Welcome to the 2014 Meh-terms, America.
Sure, the attack ads are blanketing the airwaves, and sure, some guys from Kansas are spending millions for your vote, but all the mainstream media wants to talk about is how much no one actually cares about the midterms. America has had enough red meat rhetoric to send a grizzly bear into cardiac arrest, and that appears to be what has happened.
Steeped in nearly $4 billion dollars’ worth of campaign spending – most of it on vapid, sleazy campaign ads – it’s really no wonder that Americans are tuning out the midterms in droves.
To alleviate your despair, here’s an (almost) exhaustive list, in no particular order, of solutions to America’s big dumb, big-money elections.
The Supreme Court’s delusional ruling in Citizens United helped to demolish the last vestiges of sanity in the system that politicians use to finance their campaigns. For elections to be less dumb we have to make sure that everybody has a say in who gets elected, not just the people with $150 million dollars to blow on elections. The 28th Amendment would simply state that Congress has the authority to bar corporate spending in elections and place reasonable limits on campaign contributions and spending for the sake of leveling the playing field for those of us who aren’t pulling down nine figures this year.
Organizations that do not disclose their donors, known as dark money groups, can spend millions to influence elections without disclosing to voters who is actually funding the ads. That sort of makes accountability hard to come by. The DISCLOSE Act would simply require organizations that spend $10,000 or more on election-related ads to disclose their donors.
These bills would provide matching public funds to candidates who are able to collect large numbers of small donations. The first two would effect House and Senate Races, and the last one would be for both congressional and presidential races. Public financing would empower small donors by encouraging candidates to chat it up with regular people instead of spending four hours a day on the phone chasing millionaires (which can really skew your perspective on the important things in life).
Nothing fancy here unless you count retiring filing cabinets and putting data on computers as fancy. The Real Time Transparency act would require campaigns, parties, and committees to disclose contributions online within 48 hours of receiving them. And before you tell me that this should already be a thing, please ruminate on the fact that in the year 2014 the Senate still files its contribution reports on paper.
Don’t skip this one just because you’re not a well-heeled investment guru. The Shareholder Protection Act would require companies that spend money in elections to disclose that spending to their shareholders, which also includes anyone with a retirement account. And even if you don’t have a retirement account, no one likes to miss out on a good boycott.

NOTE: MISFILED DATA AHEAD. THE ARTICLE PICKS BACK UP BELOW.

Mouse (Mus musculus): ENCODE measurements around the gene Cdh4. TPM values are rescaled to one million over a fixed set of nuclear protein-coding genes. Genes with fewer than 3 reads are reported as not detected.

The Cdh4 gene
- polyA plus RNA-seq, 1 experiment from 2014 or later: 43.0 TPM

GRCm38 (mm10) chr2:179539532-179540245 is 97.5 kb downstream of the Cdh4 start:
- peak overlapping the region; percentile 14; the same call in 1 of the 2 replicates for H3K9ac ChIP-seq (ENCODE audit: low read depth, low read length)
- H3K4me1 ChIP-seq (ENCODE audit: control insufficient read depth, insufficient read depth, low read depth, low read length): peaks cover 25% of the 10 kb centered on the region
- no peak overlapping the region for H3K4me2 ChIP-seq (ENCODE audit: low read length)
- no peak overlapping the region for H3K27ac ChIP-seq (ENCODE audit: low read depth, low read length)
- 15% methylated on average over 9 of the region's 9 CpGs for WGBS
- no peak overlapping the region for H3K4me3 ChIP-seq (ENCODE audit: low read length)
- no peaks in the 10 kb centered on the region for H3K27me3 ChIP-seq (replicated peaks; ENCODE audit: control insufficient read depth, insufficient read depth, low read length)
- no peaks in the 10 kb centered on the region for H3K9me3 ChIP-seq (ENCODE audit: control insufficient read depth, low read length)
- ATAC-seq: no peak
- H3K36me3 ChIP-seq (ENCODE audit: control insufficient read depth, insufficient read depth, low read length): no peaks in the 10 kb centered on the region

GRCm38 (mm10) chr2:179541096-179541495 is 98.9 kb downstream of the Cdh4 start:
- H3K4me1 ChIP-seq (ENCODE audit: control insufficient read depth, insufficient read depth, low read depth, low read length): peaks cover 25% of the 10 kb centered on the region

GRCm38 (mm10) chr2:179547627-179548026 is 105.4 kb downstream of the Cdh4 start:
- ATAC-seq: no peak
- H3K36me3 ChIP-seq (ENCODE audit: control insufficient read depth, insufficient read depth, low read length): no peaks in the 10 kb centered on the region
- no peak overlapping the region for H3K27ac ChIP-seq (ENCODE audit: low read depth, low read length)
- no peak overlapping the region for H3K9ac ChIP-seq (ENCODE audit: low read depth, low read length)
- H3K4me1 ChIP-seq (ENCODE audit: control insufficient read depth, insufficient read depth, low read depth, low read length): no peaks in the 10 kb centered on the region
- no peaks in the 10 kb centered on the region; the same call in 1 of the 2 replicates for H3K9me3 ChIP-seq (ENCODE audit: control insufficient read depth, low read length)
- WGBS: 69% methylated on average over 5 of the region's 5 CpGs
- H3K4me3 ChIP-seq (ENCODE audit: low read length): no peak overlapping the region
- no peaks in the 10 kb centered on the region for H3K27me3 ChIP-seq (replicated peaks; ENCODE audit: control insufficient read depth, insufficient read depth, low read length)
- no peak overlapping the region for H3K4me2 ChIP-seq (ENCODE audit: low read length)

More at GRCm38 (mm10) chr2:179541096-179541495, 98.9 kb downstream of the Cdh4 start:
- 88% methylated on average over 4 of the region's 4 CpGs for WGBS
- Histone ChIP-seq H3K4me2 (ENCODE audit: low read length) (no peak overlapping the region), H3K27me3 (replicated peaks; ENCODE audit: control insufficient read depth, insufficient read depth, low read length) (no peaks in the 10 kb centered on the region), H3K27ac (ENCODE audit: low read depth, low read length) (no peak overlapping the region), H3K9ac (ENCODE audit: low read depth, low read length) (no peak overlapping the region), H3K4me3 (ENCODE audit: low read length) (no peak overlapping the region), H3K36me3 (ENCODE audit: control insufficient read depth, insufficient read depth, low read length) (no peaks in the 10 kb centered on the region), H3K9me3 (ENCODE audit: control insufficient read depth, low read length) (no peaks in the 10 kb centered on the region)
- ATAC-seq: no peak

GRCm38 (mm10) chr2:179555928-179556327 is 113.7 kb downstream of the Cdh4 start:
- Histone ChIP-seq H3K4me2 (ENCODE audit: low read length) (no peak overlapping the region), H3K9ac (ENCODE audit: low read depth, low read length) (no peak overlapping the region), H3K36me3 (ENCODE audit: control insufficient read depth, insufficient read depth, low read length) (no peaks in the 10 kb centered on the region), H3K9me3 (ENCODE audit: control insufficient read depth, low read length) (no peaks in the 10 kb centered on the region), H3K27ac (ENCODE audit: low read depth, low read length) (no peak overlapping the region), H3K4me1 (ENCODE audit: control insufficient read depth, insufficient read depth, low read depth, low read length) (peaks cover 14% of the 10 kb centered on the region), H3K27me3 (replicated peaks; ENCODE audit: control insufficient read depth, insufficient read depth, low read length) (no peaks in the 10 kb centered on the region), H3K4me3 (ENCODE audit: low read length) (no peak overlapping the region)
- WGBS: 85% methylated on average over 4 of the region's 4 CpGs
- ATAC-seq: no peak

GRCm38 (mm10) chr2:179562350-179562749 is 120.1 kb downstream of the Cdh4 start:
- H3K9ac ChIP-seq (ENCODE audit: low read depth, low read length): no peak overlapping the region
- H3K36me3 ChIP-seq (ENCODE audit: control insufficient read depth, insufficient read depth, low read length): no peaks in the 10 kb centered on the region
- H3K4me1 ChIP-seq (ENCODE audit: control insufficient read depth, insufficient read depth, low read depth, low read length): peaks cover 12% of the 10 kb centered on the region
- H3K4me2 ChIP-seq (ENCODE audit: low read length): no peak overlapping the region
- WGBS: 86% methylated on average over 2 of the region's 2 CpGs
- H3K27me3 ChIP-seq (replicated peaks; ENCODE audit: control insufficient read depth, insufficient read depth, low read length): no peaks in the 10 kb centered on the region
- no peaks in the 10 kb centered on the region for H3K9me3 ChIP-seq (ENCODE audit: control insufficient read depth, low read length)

The Securities and Exchange Commission (SEC) can also require corporations to disclose their political spending, but unlike the Shareholder Protection Act, it won’t have to break a filibuster along the way. More than one million people have told the SEC to get on it. Last week the New York Times told the SEC to get on it. People would stop nagging the SEC if the agency would just get on it.
Remember that whole IRS “scandal” thing? Well the real scandal is that hundreds of political groups have decided to register with the IRS as nonprofits so that they can spend money in elections without disclosing their donors. How do they do this? We’re talking about the tax code, so obviously it’s a loophole. The Bright Lines Project aims to close the loophole and bring a boat-load of accountability back to elections.
The states have been much more on the ball than the federal government went it comes to maintaining some scrap of integrity in elections. California’s existing disclosure laws have already clued voters in about the $3 million that Chevron is dumping into a city council election. And Maryland is working on passing its own version of the Shareholder Protection Act. States like New Mexico, Colorado, Massachusetts, and many others are also working on passing legislation to make elections more fair and transparent.
Earlier this month the Federal Election Commission (FEC) awoke from a four-year coma to actually draft some post-Citizens United rules for campaign spending. To be clear, the agency didn’t come up with anything helpful – the agency entirely side-stepped disclosure in its new rulemaking – but now that it’s back from the dead, it’s good time to ask the FEC to take this up.
10. Fighting Money With Money
An ironic approach embraced by MayDay PAC and Every Voice Action is fighting big money with, well, more money. The argument goes that to fix the game, you have to play it. These PACs have raised millions of dollars from thousands of people in order to elect lawmakers who promise to support anti-corruption legislation.
The American Anti-Corruption Act is an as-of-yet unintroduced, everything-but-the-kitchen-sink, anti-corruption bill. Written by former FEC Commissioner Trevor Potter (you know him from the Colbert Report), this law would tackle the unsavory relationships between lobbyists, campaign contributions, and the revolving door.
12. GO VOTE
Do some Google jujitsu and find out if your member of Congress supports any of these reforms. After your members of Congress are elected or re-elected, remind them that you still think elections should be fair and open. The solutions are right here. The next step is creating the political will to make it happen.
Did I miss a good solution? Let me know in the comments.
Kelly Ngo is the Online Advocacy Organizer for Public Citizen’s Congress Watch division.